Saturday Afternoon in the ER
There are a lot of things most of us would prefer to do on a Saturday afternoon. Doing laundry might even be on the list, figuring out your taxes could be included as well as running errands that you have been procrastinating about. Getting a text that someone you love is in the emergency room probably outdistances those other chores.
Depending who it is and why they are there will factor in to your decision to forego the laundry. But just knowing someone you care about is there puts a pall in the day. Especially for them. The thing about emergency rooms is you usually don’t have that task on your “Things to do over the weekend” list. These “visits” are unexpected and unwelcome, but if you need to go you certainly are glad they exist. I gather in some parts of our country there is a scarcity and in other parts you almost need a reservation to get in.
The text I got read: “I am in the ER. I have a staff infection which is getting worse and cutting off my throat so they may have to cut it and drain it.” On the one hand that did not sound life threatening. On the other that cut the neck part didn’t sound that good and being in the ER is no place you want to be alone.. Of course, in the ER you are not alone. You are surrounded by people who are suffering and waiting for help. I got a follow up text which read: “I am sure it will be an easy procedure and I should be home soon.” I know from experience that soon is a very relative word in the emergency room.
I drove over, parked my car and walked to the ER. I passed an ambulance and could see blood on the floor. I looked away. I am sure there are more depressing places to be, but the combination of pain, suffering, worry and new arrivals in various stages of distress is pretty grim. Depending on the severity of your condition you wait in the lobby or get advanced behind the swinging doors where you either get ushered into a room or lined up in the hallway. When I got there at 2:00 my friend was in their own room. By the time we left at 6:00 the hallways were full. Looking at the faces and bodies of people in the room evokes its own set of emotions. Most people when they are sick want to be left alone, but here we were all banded together in our own unique misery.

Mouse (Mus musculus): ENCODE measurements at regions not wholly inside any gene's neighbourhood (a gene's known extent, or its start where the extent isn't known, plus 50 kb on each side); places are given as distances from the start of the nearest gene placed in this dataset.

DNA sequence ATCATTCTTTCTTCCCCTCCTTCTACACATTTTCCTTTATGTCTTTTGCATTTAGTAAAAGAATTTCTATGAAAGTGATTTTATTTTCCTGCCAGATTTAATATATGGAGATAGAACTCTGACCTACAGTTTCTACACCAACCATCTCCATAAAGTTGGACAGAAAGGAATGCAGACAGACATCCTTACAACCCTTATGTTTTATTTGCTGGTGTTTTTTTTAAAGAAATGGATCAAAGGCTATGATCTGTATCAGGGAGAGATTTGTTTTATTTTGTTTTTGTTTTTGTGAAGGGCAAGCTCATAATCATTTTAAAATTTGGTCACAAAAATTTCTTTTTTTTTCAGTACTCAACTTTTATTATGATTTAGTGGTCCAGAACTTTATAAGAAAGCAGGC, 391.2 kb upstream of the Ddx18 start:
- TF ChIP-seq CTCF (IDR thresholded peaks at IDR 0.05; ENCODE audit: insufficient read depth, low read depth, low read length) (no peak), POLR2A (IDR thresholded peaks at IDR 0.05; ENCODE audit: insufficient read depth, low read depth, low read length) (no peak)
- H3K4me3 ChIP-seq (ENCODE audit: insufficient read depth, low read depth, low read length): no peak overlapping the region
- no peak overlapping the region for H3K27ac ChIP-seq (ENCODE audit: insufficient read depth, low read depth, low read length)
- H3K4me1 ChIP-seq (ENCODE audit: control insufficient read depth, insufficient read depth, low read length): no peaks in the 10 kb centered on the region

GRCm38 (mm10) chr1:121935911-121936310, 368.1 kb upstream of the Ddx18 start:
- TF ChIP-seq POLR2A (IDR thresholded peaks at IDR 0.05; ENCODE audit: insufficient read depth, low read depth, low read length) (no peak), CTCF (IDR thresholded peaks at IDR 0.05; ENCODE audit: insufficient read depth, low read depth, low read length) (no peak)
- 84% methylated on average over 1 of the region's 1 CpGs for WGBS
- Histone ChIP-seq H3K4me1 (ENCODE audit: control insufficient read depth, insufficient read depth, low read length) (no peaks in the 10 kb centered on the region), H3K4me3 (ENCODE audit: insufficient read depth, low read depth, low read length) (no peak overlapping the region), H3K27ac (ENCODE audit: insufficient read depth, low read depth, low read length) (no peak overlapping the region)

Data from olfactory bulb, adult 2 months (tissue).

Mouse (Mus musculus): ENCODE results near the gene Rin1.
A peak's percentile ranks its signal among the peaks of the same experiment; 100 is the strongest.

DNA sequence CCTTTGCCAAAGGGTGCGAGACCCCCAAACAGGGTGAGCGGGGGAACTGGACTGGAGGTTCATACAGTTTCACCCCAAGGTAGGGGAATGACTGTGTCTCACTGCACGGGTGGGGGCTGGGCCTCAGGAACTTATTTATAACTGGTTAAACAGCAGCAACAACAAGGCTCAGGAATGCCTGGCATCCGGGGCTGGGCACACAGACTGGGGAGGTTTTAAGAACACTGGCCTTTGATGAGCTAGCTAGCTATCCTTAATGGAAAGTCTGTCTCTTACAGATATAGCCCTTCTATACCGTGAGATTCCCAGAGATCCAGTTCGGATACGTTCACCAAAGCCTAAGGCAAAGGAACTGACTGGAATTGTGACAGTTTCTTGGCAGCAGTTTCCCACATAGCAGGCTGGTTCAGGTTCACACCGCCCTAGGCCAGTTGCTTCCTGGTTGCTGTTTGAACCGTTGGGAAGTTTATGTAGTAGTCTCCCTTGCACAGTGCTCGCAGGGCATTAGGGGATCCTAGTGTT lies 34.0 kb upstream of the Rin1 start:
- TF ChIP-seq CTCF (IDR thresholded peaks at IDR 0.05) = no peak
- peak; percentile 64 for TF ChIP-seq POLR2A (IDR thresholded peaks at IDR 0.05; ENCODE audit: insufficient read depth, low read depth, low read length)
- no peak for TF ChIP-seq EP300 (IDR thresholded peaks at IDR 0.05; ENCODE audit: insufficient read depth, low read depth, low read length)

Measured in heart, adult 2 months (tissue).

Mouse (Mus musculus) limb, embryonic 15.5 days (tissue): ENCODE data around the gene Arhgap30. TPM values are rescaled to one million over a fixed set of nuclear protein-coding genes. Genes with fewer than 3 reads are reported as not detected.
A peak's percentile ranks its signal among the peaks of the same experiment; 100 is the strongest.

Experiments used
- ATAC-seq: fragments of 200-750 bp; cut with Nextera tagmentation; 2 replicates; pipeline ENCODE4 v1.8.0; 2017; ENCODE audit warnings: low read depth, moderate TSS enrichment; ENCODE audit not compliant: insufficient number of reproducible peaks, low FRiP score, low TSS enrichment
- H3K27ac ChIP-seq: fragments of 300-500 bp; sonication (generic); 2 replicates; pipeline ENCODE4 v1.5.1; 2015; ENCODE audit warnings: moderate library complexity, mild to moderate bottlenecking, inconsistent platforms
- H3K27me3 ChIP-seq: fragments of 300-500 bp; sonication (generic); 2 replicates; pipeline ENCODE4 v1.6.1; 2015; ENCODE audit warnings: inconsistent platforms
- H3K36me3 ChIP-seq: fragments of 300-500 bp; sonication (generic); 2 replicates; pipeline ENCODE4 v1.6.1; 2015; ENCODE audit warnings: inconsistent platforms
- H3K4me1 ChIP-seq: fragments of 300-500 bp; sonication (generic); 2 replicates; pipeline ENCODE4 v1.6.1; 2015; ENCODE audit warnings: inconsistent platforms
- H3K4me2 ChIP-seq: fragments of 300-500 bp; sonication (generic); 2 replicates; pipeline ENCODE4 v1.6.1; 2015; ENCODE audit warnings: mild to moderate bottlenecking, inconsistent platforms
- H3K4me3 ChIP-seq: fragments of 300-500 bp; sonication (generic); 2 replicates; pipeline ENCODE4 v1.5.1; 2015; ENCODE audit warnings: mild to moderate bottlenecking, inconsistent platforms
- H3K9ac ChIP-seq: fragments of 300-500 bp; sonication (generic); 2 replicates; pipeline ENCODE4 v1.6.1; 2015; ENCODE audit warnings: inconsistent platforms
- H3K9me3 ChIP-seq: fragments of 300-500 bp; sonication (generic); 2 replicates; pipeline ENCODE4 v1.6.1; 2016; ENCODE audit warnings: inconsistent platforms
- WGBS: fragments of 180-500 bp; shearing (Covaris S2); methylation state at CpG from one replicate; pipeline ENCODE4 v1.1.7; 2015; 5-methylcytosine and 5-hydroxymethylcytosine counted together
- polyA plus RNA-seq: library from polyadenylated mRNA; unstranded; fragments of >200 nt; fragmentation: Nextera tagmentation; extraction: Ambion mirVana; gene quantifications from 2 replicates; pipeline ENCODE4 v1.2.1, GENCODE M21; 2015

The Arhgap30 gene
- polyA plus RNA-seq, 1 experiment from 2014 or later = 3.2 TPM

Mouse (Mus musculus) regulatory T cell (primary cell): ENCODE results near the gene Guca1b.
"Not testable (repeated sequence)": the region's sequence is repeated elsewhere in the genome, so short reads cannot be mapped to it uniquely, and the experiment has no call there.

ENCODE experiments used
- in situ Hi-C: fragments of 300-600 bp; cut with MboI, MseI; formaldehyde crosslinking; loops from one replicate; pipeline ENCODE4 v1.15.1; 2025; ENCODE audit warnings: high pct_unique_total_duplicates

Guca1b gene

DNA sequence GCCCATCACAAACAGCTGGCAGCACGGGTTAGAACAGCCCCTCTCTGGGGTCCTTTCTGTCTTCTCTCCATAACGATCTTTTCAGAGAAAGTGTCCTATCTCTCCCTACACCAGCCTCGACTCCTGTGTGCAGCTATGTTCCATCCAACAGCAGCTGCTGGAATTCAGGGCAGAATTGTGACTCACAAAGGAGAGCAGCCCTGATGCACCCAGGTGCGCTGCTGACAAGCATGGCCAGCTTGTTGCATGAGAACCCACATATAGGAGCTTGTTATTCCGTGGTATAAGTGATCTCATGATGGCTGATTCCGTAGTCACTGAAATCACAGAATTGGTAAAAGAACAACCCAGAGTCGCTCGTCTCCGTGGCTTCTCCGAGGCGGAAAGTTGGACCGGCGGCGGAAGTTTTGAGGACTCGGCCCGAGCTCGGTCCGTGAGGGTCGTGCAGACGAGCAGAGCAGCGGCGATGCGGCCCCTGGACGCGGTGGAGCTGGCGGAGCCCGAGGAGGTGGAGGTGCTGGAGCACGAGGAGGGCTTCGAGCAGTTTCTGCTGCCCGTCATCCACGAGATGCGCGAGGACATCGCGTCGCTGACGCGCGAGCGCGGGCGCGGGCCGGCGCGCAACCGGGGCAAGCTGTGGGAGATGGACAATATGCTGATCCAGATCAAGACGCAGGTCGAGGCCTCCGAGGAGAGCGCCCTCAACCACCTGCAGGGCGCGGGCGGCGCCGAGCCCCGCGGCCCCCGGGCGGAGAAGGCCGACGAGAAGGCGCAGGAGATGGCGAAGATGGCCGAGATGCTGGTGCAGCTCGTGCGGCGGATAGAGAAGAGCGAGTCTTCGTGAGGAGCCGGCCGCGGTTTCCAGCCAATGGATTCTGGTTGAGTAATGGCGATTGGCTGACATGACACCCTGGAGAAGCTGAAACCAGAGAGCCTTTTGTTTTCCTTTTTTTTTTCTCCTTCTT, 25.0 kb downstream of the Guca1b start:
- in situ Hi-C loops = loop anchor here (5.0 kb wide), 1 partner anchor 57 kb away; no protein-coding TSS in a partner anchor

I imagine there are other places where priorities are shifting minute by minute, but this is not a place to work for someone who can’t multitask. The doctor came in and started to help out only to be called away to a more pressing situation. Like the military there is a hurry up and wait aspect to the place. Having logged some time in hospitals I know there really is no clock. It is a pretty timeless environment. You lose track of it as you wait. I recalled sitting in the waiting room when my father was having surgery and the tension in the room was palpable as families waiting for the doctor to come out and read the verdict.
Fortunately, this was not a life or death situation so my efforts were focused on trying to be there in whatever way my friend needed. We talked politics, vacation plans and who was doing what to whom. We waited for blood to be drawn, a Cat Scan to be accomplished and the doctor to decide a course of action. I had brought a book because I know sometimes it helps to escape into other worlds, but my friend wanted to talk so we did.
It turned out that the “easy procedure” once it happened was pretty quick and easy. It was the interval after the procedure when the ante went up. My friend had told me that before she got to the hospital when her hair touched her neck it was painful. When the doctor drained the abscess in her throat there was a lot of pushing and squeezing which was relieved by a local anesthetic. Once the doctor was finished and the anesthetic wore off the pain surged. My friend was not prepared for the onslaught. She was shivering, her face flushed and the pain was at a level 9. She reached out her hand to me and I held it and felt pretty useless. She tried to stabilize herself, but deep breaths exacerbated the pain in her throat and she was hard pressed to regain her balance. I could see fear in her eyes as she felt unable to control her body. She looked at me to help her and all I could do was squeeze her hand and let her know that I was there.
Watching people you love in pain is no easy thing. Especially when there is not much you can do. Holding a hand doesn’t feel that gratifying. Pushing the button to call the nurse helped, but not much. By the time the nurse arrived with some options to reduce the pain my friend had gained a measure of control and felt she could right the ship. Eventually the pain subsided and that 9 became a 7 and then a 5. When you ask someone how they are and they say “Better” that may not be as good as “Fine” but better is better and I could see it on her face.
For some people going to the ER is step into a process of pain and suffering. For others it is a step out. Fortunately for my friend this was a step out. But a reminder of how fragile life is. I know there are a lot of politics involved in health care, but it would sure be nice if everyone in the world had access to affordable care when they needed it. We take our health for granted until we don’t. It is comforting to know that ER room is there when needed and would even be more comforting if it was there for all.